The last August 10-12, The PACT met in Bangkok, Thailand for its Annual Strategy Meeting. Representatives of the organizations with leadership positions within The PACT, two more representatives of The PACT organizations, the UNAIDS youth officer, and key partners got to see their faces and discuss important issues about the coalition after a year of hard work: the progress thus far, the successes and failures, the way of working, and next steps, among other topics.
The meeting started with the never missed excercises for introductions and ice-breakers but immediately got into business with an introductory session to review the coalition’s mandate and objectives, its structure and way of working. As expected, the action plans of the five different working streams of The PACT were reviewed in detail, which allowed a space to debate in depth the successes and failures, the challenges, concerns, spaces for improvement and next stepts – A summary of these discussions is provided below.
Finally, participants debated about actions that need to be taken to ensure The PACT can fulfill its mandate and be more effective and inclusive. A review of the membership and the proceedings regarding current and aspiring members, will be conducted with the aim of opening a call for new members. Additionally, participants agreed on some action points to improve the way of working of the coalition.
On the last day of the meeting, UNAIDS’s regional youth team joined the meeting and discussions were centered both on how the regional team can support the work of The PACT and how The PACT can support the regional team. This, considering that the five strategic goals of The PACT can well be harmonized with the plans of the regional youth team and the activities that they need to execute. Some of the key conclusions from the discussions is that regional youth focal points of UNAIDS need to cooperate with PACT organizations from different regions to create and/or strengthen regional networks of youth organizations in the movement. This will work both ways and will in turn impact positively the youth SRHR movement. Additionally, The PACT is looking into opening soon a call for new members. So, stay tuned because we are eager for new faces!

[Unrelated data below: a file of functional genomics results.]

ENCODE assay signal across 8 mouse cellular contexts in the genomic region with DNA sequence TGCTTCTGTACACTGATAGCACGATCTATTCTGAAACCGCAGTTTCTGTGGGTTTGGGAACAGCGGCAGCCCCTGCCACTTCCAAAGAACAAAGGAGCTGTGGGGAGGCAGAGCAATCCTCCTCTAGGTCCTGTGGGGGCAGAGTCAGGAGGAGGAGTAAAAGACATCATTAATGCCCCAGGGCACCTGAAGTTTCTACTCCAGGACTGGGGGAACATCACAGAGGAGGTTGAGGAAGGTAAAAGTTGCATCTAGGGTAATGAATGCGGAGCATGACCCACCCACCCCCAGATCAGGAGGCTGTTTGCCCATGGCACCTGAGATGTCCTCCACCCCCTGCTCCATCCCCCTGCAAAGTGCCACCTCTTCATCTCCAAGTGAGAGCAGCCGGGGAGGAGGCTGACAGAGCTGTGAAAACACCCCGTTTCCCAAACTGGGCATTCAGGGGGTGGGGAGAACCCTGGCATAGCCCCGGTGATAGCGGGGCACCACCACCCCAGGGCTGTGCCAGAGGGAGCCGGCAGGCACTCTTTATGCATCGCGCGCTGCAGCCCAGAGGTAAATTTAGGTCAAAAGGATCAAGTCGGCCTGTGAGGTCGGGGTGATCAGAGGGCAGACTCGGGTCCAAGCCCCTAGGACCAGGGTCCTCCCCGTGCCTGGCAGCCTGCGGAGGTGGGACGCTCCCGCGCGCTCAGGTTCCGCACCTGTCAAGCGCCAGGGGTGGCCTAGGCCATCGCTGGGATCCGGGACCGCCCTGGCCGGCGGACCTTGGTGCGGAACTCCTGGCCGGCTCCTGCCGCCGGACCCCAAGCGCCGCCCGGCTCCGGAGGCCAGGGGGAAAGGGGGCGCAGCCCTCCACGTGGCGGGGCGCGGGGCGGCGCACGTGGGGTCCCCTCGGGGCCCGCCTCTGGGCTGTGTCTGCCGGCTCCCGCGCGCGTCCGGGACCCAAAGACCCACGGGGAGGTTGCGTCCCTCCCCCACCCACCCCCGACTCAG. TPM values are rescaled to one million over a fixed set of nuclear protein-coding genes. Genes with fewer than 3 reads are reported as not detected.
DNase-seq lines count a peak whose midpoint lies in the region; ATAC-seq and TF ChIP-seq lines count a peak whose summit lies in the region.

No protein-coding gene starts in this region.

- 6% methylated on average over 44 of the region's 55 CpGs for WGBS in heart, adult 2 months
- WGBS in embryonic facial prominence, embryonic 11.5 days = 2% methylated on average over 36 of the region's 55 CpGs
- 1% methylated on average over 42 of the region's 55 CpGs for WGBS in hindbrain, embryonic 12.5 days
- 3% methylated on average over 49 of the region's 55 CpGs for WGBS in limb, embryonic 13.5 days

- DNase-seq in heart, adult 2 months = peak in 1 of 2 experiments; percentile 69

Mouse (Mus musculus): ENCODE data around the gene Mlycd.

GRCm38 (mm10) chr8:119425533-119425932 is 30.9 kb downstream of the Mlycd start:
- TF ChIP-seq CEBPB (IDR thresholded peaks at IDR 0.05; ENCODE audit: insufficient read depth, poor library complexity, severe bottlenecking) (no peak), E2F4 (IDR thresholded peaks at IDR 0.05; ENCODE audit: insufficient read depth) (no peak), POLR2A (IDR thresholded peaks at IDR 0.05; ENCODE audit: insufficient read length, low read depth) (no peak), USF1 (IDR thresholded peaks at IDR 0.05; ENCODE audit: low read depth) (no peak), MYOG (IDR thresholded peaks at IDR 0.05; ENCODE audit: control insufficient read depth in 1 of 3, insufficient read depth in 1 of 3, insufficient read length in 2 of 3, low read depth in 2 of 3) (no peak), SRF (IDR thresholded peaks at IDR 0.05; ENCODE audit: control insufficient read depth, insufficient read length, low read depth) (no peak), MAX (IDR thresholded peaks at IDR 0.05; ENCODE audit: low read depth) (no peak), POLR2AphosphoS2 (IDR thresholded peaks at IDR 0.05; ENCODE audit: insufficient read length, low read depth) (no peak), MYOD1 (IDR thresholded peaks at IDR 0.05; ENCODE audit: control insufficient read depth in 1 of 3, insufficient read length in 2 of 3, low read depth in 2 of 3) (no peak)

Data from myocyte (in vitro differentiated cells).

Some of the compromises for next steps of each working stream are:
Y-PEER will welcome IPPF as co-leads in Goal No. 2. The action plan will be revisited and another call for new members will be made. Co-leads will focus on coordinating actions to integrate HIV into SRH services trying to now go beyond the great work made in relation to CSE.
Y+, lead of Goal No. 1. Will revisit the action plan to ensure that all the activities the members have executed and the processes they are involved in are reflected in the action plan.
Additionallly, a call for new members will be sent out and more attention will be put on improving the communications with the rest of the membership.
Youth LEAD, lead of Goal No. 4 will continue working to expand the the trainings for youth organizations to influence Global Fund processes at the country level. The working group piloted 3 workshops where it validated its use. Additionallly, the working group has kept involved in different Global Fund processes, including the Partnership’s Fora and the upcoming new strategy of the Fund.
JYAN, lead of Goal No. 3 walked through some of the challenges faced by not having an active membership. Some of the activities are already being undertaken by partners like UNDP so the working group will liaise with them to not duplicate work and focus on the activities that can yield more benefit. The group will be finalizing the Legal Barriers Advocacy Pack and then will focus on getting funding for trainings and support in key countries.
IFMSA, lead of Goal No. 5, briefed all about the new funding secured for the phase 4 of ACT!2015 and the upcoming activities. The secured funding will be used to promote youth-led and data-driven accountability, especially in relation to CSE and Youth-friendly health services, in the 10 countries that have already received funding in previous phases of ACT!2015 and will be able to expand to 12 countries; fundraising efforts will continue to be made to expand to more countries.
Immediate actions include finalization of a contract with IPPF who will be managing the funds for national actions, finalization and diffusion of ToRs for priority activities which include the development of training curriculums, trainings and technical support to countries.